Burn the Witch — Hexenbrennen

May 18, 2012

In Saxony, a province in eastern Germany, near the city of Bautzen lies the small village of Schwarznaußlitz.  It is the home of some family members of our friends Werner and Henny, whom we visited with them last September.  We enjoyed that time tremendously, and since we were passing by again on our way to Poland, we wanted to stop and say hello.  By coincidence, we happened to arrive the afternoon before the village’s annual witch burning.

Each year at this time Schwarznaußlitz and the surrounding villages burn their witches.  Rooted in antiquity, it is a major social event for the village and especially for the children.  Everyone gathers together after dark on the last night of April to burn a witch, and by doing so, usher out the bad spirits of winter before welcoming the spring.

Huge pile of branches and wood in a field

The witch pyre accumulating

The village saves all of its waste wood (tree trimmings, scrap lumber, etc.) throughout the year, bringing them to a designated space in a farmer’s field during the week before Hexenbrennen (‘witch burning’).  The wood is all pushed into a huge pile, upon which is placed the Hexen (witch).  Don’t worry, it’s not a real witch, but an effigy made of wood and fabric.  Sometimes, perhaps after a particularly bad winter, they burn more than one witch!

A 'witch' made of wood and fabric on top of the wood pile

The Witch and her Friends

Hexenbrennen is Saxony’s version of Walpurgisnacht (Walpurgis’ Night), a traditional spring festival that takes place on April 30th in large parts of Central and Northern Europe.  This date is exactly 6 months from All Hallow’s Eve (Halloween).  It is named after Saint Walpurga, an English missionary who was canonized on May 1st (May Day) in the year 870.  The eve of May day, traditionally celebrated with dancing, came to be known in Germany as Walpurgisnacht. On this night, witches are reputed to hold a large celebration on the Brocken (the highest mountain in the Harz mountain range) and await the arrival of spring.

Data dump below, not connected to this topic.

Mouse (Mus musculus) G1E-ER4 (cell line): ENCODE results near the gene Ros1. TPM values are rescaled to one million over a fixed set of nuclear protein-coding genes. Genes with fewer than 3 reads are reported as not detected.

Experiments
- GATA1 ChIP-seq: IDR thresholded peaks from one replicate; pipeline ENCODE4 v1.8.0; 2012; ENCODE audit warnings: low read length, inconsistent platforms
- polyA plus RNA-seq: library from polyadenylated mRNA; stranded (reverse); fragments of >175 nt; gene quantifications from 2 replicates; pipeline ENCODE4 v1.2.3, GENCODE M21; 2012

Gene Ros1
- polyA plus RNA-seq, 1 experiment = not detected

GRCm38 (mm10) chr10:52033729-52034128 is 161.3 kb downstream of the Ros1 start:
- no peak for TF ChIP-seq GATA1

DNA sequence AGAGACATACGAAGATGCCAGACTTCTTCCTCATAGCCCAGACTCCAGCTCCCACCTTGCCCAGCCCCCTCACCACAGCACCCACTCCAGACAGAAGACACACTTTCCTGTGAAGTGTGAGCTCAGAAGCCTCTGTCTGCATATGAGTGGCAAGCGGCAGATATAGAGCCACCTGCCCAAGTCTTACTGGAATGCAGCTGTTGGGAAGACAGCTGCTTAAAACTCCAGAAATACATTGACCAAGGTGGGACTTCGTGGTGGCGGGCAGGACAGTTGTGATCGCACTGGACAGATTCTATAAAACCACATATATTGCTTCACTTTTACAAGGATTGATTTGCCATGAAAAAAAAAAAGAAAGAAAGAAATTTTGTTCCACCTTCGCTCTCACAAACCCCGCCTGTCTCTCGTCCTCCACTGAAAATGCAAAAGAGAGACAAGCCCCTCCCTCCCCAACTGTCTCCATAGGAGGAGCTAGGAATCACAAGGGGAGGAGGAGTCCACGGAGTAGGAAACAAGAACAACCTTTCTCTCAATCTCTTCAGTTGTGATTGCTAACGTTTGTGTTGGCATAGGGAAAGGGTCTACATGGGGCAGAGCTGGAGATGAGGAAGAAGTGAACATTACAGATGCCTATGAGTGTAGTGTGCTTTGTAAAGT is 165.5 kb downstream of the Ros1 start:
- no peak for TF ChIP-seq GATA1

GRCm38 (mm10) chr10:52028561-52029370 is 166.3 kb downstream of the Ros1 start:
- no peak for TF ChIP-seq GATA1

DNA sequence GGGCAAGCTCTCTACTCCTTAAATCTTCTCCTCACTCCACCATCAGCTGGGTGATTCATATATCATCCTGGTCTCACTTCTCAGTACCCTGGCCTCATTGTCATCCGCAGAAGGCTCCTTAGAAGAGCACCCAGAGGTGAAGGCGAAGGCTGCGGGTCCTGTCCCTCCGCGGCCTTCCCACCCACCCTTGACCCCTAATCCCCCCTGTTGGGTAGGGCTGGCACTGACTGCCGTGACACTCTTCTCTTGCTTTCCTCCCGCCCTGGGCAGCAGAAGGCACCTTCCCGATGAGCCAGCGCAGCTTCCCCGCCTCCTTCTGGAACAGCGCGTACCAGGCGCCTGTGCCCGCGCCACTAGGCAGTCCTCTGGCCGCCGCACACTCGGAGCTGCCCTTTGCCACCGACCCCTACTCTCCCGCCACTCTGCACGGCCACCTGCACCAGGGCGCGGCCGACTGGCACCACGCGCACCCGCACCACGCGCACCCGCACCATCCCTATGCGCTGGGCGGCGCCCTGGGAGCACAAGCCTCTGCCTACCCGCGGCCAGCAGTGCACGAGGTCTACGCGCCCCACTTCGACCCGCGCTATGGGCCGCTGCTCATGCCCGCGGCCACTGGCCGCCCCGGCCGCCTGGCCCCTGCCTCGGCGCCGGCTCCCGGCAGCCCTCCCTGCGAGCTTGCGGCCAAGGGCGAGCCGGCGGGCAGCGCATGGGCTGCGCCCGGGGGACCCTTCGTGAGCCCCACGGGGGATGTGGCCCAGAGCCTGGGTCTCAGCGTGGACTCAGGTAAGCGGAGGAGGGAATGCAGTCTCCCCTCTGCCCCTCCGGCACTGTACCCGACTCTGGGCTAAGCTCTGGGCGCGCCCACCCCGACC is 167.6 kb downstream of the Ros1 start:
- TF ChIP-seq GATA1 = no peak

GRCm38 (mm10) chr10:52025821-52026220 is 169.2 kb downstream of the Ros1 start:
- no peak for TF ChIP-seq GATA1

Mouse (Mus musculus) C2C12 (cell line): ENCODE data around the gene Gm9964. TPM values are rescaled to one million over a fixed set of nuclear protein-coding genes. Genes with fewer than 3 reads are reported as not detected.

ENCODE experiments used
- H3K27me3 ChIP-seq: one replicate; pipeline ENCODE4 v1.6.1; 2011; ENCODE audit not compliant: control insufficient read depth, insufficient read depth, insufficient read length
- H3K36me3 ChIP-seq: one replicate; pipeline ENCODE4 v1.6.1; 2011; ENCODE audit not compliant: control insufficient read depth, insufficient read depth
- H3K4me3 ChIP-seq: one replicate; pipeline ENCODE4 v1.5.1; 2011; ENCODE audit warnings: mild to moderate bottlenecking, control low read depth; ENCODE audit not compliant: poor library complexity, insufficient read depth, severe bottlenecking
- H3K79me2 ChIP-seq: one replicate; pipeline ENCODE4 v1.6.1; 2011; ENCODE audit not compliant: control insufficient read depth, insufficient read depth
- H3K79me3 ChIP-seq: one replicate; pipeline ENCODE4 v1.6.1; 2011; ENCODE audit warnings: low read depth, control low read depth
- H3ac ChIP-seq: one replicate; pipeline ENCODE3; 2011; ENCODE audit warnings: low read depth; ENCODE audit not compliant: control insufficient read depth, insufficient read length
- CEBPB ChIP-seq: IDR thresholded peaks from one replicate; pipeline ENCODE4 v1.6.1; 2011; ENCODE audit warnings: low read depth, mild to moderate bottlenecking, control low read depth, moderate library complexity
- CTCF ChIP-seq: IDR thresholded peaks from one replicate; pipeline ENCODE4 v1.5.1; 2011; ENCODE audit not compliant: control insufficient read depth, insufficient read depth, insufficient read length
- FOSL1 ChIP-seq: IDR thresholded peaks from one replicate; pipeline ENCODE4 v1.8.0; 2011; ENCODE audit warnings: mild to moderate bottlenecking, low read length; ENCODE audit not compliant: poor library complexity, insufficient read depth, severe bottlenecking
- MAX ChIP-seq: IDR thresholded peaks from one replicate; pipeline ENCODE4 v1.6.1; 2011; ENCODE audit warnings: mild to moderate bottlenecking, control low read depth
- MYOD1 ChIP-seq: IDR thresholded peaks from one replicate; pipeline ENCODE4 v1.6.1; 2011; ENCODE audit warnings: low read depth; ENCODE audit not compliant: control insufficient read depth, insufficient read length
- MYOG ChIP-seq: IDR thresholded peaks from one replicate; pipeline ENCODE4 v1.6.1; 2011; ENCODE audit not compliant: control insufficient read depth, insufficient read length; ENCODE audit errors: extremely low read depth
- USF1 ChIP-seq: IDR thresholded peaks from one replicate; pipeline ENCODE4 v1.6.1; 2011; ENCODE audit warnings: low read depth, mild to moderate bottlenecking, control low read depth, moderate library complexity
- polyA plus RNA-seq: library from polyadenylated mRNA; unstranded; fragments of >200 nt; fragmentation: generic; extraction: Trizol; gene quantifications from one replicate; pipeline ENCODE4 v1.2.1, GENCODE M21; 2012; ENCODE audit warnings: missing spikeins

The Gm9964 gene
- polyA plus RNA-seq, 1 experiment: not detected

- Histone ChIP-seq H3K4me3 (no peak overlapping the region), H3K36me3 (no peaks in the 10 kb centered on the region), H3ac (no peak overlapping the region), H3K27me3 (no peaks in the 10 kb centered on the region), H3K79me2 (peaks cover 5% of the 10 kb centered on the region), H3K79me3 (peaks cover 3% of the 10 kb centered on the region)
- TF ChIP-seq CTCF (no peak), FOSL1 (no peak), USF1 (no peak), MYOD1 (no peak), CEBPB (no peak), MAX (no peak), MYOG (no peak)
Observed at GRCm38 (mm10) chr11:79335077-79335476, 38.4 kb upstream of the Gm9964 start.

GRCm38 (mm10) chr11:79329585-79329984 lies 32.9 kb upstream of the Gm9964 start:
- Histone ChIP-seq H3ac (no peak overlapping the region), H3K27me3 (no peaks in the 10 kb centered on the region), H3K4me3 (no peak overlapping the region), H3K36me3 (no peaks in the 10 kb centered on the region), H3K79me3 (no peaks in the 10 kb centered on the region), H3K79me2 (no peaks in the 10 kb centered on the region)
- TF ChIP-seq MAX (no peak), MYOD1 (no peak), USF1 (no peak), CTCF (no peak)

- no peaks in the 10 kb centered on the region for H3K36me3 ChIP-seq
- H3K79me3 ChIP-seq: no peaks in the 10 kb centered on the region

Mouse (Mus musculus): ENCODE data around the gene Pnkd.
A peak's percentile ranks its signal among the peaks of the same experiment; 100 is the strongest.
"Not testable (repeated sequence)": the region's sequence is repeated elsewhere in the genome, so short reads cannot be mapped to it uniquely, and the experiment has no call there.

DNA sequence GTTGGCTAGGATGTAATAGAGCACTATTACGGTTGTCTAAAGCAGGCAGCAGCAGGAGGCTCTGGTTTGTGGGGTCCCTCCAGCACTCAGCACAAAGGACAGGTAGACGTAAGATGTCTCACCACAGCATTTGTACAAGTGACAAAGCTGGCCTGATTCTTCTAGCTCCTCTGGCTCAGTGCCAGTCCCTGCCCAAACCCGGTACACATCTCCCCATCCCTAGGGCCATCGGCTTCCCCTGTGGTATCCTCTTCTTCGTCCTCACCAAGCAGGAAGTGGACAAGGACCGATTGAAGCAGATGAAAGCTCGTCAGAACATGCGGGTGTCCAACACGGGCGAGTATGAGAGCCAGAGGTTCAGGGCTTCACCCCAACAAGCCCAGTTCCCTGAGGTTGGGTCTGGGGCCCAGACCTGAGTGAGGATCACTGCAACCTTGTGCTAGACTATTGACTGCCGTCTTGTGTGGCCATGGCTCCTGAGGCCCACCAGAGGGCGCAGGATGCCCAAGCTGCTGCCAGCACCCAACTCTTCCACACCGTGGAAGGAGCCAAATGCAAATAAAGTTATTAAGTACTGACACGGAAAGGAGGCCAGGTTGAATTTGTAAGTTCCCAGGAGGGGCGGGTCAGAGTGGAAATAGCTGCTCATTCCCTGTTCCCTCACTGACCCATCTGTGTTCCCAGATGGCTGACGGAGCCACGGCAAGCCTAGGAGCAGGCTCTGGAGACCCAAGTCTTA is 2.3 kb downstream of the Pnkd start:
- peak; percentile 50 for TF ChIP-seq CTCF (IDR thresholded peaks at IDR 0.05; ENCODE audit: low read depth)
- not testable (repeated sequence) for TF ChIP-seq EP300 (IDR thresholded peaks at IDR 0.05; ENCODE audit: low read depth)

The burning of people that were thought to be witches was common throughout Europe between the 15 and 18th Centuries.  Estimates vary, but perhaps as many as 50,000 accused witches (about three-quarters of whom were women) were killed in this manner.  The peak of the witch hunting phenomenon occurred in central and southern Germany from 1561 to 1670.   Hexenbrennen may be a carry-over from this legacy, but it has long left its tormented history behind, and despite potential misogynist undertones, it is now a fun family celebration that we looked forward to attending.

We arrived around sunset with our generous hosts Andreas and Regina after enjoying some warm-up beverages at their home.  They introduced us to their friends, including the man who owns the house that we stayed in when we visited last September.  Everyone was very welcoming and the whole village seemed to know that we were visiting Canadians (it’s a small village and word gets around).  Many were glad to speak with us, using their limited English and my extremely limited German.

Andreas with his arm around Diane in front of the witch pyre

Diane and Andreas

The local volunteer fire department was serving food and drink as a fundraiser.  We tried all of the food, washed down with generous amounts of German beer.  I enjoyed the herring sandwich (strips of pickled herring on a white bun soaked in herring juice), but it wasn’t to Diane’s likingWe both really liked the wurst (sausage, pronounced ‘vurst’) and delicious schaschlik (a shish kabob of pork).

A man cooking food on a grill with a customer in front of him

Great food!

Soon after nightfall, the children of the village were armed with flaming swords and marched up the hill in a procession.  They approached the huge pyre, circled it, and threw their torches into the tangle.

Children in the dark carrying burning torches

Village children carrying torches